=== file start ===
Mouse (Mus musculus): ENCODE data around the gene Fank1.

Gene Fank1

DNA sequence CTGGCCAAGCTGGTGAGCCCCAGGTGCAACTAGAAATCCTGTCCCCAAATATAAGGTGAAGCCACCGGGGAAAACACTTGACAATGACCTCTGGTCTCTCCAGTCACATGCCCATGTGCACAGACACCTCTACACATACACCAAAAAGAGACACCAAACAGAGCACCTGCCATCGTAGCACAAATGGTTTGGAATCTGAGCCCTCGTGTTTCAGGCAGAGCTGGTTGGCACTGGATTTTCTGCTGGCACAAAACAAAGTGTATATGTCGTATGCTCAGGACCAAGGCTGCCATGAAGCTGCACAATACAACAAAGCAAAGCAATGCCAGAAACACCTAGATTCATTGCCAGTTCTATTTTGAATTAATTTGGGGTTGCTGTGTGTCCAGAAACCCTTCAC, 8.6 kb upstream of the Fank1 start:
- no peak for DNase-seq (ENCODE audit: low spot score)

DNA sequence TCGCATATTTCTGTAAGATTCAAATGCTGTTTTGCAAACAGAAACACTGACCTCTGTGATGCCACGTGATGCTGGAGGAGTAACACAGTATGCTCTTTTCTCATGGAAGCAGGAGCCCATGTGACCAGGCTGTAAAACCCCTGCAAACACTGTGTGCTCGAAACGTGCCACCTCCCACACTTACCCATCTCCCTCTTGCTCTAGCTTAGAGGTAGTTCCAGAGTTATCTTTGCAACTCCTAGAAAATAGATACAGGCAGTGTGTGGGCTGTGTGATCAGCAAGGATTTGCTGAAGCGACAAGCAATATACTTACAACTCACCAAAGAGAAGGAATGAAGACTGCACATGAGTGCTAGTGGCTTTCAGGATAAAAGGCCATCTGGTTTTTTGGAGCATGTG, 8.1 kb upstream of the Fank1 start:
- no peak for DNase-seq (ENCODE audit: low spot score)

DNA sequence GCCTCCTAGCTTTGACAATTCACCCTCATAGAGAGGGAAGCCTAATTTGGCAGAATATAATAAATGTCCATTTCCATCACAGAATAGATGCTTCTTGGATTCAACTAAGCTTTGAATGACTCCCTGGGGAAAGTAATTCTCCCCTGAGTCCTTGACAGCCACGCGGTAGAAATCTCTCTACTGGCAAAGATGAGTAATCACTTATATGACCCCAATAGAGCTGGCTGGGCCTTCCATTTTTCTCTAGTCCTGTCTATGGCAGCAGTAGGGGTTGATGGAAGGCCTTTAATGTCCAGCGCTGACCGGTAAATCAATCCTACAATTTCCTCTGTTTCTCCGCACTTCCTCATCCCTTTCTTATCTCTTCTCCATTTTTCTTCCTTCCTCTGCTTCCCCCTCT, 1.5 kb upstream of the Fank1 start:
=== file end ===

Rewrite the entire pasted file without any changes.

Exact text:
Mouse (Mus musculus): ENCODE data around the gene Fank1.

Gene Fank1

DNA sequence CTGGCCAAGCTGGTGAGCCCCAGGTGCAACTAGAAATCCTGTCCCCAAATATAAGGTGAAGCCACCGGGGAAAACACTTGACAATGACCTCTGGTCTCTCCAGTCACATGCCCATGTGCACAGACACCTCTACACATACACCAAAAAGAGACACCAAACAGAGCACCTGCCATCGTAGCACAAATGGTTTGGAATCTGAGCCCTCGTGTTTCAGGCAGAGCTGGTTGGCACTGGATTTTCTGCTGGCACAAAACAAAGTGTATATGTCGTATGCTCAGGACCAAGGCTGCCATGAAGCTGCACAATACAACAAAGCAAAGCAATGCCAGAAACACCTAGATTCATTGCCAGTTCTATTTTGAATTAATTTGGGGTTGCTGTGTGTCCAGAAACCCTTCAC, 8.6 kb upstream of the Fank1 start:
- no peak for DNase-seq (ENCODE audit: low spot score)

DNA sequence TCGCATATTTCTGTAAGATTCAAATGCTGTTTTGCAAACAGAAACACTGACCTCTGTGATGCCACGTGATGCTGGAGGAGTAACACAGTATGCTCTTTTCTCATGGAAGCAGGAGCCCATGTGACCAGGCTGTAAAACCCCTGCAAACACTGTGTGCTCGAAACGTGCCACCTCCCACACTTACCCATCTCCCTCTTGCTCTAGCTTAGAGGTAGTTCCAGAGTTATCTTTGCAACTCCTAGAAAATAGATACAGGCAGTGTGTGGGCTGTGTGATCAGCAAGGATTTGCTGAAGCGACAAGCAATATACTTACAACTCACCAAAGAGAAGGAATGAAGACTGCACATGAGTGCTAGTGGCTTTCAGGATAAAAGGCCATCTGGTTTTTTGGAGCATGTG, 8.1 kb upstream of the Fank1 start:
- no peak for DNase-seq (ENCODE audit: low spot score)

DNA sequence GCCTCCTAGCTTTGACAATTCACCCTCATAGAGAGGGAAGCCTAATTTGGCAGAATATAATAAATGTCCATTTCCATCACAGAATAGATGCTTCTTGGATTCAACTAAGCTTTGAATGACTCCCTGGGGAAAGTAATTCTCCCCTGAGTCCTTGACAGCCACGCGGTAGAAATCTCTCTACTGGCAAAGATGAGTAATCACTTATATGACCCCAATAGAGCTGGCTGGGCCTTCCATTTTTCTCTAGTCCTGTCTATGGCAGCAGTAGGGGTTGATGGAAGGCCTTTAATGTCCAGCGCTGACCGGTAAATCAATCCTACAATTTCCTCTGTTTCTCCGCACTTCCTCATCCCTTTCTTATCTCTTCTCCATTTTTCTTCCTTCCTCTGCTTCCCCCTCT, 1.5 kb upstream of the Fank1 start: